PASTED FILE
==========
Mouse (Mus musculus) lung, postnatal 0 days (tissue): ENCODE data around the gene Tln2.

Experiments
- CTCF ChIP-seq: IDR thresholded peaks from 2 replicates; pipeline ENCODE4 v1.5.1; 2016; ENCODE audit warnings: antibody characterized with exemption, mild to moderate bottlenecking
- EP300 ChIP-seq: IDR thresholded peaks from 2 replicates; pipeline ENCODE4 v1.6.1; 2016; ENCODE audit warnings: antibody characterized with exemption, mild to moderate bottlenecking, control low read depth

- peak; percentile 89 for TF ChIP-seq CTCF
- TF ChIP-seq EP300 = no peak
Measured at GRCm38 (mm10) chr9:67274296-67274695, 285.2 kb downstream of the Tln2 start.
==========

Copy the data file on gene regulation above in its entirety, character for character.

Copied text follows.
Mouse (Mus musculus) lung, postnatal 0 days (tissue): ENCODE data around the gene Tln2.

Experiments
- CTCF ChIP-seq: IDR thresholded peaks from 2 replicates; pipeline ENCODE4 v1.5.1; 2016; ENCODE audit warnings: antibody characterized with exemption, mild to moderate bottlenecking
- EP300 ChIP-seq: IDR thresholded peaks from 2 replicates; pipeline ENCODE4 v1.6.1; 2016; ENCODE audit warnings: antibody characterized with exemption, mild to moderate bottlenecking, control low read depth

- peak; percentile 89 for TF ChIP-seq CTCF
- TF ChIP-seq EP300 = no peak
Measured at GRCm38 (mm10) chr9:67274296-67274695, 285.2 kb downstream of the Tln2 start.